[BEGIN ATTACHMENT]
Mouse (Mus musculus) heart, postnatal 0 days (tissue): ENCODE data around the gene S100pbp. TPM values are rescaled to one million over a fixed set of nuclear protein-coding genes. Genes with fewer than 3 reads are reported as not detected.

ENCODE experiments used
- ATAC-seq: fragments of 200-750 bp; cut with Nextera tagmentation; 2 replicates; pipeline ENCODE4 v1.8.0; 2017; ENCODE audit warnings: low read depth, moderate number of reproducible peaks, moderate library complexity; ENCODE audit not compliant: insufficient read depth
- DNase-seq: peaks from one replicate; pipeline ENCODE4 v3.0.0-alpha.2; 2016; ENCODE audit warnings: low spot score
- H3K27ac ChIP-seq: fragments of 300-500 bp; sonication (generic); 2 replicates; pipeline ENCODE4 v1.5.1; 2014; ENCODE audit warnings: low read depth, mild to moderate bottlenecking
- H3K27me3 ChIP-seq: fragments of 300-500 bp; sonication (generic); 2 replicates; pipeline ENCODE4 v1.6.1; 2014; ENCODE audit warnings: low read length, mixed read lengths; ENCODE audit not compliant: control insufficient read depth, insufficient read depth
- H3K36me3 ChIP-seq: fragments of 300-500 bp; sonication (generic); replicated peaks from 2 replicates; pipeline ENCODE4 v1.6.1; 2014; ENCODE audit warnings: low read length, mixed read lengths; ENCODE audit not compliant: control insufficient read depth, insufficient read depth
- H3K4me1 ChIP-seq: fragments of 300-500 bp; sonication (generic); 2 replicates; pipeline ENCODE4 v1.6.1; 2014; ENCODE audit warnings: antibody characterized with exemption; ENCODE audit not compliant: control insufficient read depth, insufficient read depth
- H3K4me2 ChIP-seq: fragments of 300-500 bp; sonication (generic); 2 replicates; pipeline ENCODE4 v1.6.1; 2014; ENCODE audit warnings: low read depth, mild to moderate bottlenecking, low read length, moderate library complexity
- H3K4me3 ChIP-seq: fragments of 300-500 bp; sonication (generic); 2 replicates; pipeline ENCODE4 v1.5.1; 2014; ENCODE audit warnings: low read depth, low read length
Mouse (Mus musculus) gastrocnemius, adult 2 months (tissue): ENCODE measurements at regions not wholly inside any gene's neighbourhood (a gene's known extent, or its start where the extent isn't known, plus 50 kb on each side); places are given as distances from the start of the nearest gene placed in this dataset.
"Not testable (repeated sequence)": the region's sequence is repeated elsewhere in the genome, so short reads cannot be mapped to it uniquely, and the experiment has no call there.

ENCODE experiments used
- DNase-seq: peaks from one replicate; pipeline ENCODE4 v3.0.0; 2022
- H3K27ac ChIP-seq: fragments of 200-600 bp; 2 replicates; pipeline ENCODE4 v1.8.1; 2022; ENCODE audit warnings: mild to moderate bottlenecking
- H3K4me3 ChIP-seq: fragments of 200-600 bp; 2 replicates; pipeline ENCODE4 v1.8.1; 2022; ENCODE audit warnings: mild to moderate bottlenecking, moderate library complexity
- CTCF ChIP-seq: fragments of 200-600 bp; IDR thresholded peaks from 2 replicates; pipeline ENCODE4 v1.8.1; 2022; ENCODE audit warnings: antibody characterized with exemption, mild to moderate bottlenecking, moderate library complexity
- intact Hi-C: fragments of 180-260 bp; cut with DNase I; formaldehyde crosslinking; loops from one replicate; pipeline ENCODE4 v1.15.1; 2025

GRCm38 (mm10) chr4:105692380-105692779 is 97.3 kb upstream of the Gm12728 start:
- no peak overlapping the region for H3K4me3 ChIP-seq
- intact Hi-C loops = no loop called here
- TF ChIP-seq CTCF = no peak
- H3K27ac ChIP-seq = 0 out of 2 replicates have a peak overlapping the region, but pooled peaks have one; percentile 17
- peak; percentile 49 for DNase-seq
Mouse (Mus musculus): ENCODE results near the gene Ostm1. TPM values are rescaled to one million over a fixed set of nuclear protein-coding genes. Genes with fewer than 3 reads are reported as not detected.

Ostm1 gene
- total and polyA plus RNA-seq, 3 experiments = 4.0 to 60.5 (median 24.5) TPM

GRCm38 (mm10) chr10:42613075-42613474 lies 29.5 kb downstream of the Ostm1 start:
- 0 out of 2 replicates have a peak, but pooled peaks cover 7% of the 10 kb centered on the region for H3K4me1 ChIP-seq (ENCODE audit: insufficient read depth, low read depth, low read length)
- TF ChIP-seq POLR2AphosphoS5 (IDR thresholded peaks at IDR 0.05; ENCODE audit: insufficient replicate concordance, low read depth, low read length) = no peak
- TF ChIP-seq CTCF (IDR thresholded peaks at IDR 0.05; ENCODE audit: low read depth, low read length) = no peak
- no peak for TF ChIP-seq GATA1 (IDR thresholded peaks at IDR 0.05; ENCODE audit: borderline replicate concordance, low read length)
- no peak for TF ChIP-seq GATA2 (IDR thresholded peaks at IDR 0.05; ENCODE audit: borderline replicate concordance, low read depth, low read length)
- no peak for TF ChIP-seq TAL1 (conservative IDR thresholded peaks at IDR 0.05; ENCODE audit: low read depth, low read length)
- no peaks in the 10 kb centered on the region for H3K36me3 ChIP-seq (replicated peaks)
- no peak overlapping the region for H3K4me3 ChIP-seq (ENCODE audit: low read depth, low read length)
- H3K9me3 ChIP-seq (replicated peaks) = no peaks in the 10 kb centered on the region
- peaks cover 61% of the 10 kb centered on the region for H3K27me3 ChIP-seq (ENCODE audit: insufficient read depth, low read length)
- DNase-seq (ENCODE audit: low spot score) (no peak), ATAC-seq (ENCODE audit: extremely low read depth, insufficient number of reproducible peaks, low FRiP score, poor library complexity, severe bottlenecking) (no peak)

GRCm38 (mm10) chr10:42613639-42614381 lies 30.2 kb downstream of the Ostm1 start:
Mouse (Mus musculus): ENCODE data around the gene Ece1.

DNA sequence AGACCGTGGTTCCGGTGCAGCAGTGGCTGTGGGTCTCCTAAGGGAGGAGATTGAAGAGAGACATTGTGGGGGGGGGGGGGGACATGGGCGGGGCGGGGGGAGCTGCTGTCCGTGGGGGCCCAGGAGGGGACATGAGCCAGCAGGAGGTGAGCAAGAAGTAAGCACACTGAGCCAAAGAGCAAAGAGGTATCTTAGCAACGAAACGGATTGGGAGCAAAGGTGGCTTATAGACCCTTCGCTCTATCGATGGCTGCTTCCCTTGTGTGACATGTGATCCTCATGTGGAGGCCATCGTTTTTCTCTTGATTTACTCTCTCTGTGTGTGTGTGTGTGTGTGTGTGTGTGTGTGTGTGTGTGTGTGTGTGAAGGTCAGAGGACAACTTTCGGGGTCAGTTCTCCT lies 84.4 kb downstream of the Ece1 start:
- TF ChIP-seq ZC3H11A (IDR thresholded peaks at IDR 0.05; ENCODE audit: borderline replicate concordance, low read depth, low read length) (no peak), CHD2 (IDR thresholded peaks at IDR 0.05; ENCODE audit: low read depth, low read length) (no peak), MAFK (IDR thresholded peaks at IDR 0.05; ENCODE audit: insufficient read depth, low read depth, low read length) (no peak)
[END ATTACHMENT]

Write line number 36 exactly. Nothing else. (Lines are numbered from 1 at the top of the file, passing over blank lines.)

- no peak overlapping the region for H3K4me3 ChIP-seq (ENCODE audit: low read depth, low read length)